It seems that some US medical schools have now embarked on rigorous curricular reforms to allow nutrition to “become a mainstream component of medical education.”25 The integration of lifestyle medicine, including nutrition, into modern medical education and interdisciplinary team-based learning opportunities is particularly worth mentioning here. The course “Food Matters for Doctors” from the University of Minnesota serves as a great example.26 Such interdisciplinary classes, which pair teaching about nutritional issues with hands-on experience preparing nutritious food, allow for a shift from abstract theoretical learning to solution-based, real-world experience. Instead of primarily memorizing enzymes in metabolic pathways, students are actively empowered to have practical and meaningful conversations about nutrition at the bedside.

Another player worth mentioning in this context is the American College of Lifestyle Medicine,27 which emphasizes the use of lifestyle interventions in the treatment of disease. Their educational resources and classes “specifically tailored for medical students”27 may also contribute to a tectonic shift in the current nutritional education of prospective physicians.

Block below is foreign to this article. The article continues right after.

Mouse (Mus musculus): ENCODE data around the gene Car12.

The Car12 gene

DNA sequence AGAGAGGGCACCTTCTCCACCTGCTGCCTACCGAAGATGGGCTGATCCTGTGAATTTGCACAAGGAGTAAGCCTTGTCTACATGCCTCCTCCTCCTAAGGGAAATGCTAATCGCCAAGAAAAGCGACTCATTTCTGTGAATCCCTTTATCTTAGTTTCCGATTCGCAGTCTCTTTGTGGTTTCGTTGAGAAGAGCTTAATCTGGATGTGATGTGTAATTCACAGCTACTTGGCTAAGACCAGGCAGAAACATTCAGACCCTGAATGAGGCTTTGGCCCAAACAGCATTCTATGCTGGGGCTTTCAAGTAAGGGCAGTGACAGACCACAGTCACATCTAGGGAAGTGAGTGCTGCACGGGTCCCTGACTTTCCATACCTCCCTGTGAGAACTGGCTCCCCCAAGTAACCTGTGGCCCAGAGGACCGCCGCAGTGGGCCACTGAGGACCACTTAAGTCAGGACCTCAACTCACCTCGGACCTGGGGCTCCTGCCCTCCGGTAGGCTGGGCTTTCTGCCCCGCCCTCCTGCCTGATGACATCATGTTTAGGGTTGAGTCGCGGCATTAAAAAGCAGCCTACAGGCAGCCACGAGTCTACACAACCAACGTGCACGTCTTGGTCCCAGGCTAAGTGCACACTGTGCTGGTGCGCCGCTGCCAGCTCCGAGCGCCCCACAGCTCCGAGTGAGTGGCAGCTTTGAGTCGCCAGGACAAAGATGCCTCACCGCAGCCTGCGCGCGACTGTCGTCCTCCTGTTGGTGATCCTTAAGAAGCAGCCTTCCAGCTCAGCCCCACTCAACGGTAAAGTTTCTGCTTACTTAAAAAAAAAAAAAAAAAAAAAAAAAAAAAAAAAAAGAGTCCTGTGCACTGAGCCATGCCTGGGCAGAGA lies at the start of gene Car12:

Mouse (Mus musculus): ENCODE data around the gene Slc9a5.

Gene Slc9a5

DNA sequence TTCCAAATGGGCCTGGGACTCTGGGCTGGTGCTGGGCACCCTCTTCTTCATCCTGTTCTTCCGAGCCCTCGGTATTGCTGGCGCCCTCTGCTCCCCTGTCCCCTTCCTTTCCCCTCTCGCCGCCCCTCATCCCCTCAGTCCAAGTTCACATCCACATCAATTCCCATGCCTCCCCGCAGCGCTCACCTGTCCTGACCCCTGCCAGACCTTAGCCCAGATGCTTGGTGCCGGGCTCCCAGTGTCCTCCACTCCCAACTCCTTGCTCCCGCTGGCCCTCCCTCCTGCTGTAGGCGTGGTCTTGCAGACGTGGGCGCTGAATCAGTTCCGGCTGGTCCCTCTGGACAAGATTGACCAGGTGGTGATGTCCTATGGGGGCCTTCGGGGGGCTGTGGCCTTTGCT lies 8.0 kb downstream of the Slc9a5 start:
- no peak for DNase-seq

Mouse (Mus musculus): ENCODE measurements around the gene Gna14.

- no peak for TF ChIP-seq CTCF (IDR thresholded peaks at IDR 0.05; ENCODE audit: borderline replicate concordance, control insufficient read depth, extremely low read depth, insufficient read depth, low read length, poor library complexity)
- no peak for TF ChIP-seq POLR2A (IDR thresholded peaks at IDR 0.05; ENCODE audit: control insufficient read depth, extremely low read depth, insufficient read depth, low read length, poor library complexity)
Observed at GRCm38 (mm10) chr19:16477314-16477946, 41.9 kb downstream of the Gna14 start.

The Economic Factor

Some studies associate PBDs with a reduction in “medication needs.”14,28,29 However, at least to some extent, patients not only expect physicians to listen to their history and complaints but also to treat them “properly” by prescribing medication. Modern serial medical dramas on television, hospital movies, and pharmaceutical advertisements suggest and insinuate that even the most complex disease can be easily cured by taking a single pill, further contributing to patient expectations toward physicians. For some people it is hard to understand that implementing a PBD, and hence adopting a lifestyle change, is necessary when potentially comparable benefits could be achieved by taking a medication. Creating a well-balanced, nutrient-dense meal plan and avoiding highly processed products, such as refined white sugar and red meat, is undoubtedly more demanding than simply taking a pill once or twice a day. As a corollary, a physician that prefers to encourage lifestyle changes over rapidly prescribing medication might lose a certain amount of patients who, in turn, opt for the easiest achievable way to treat their disease. Hence, there is also a potential underlying economic motivation in why some physicians may not regularly counsel patients on PBDs. Talking about economic factors in this context is necessary because it is undeniable that financial interests play a role in the ongoing debate about plant-based nutrition. A shift from corporate-funded, industry-tailored recommendations to dietetic guidelines “beholden only to […] the patients they serve”17 will be necessary to realize changes.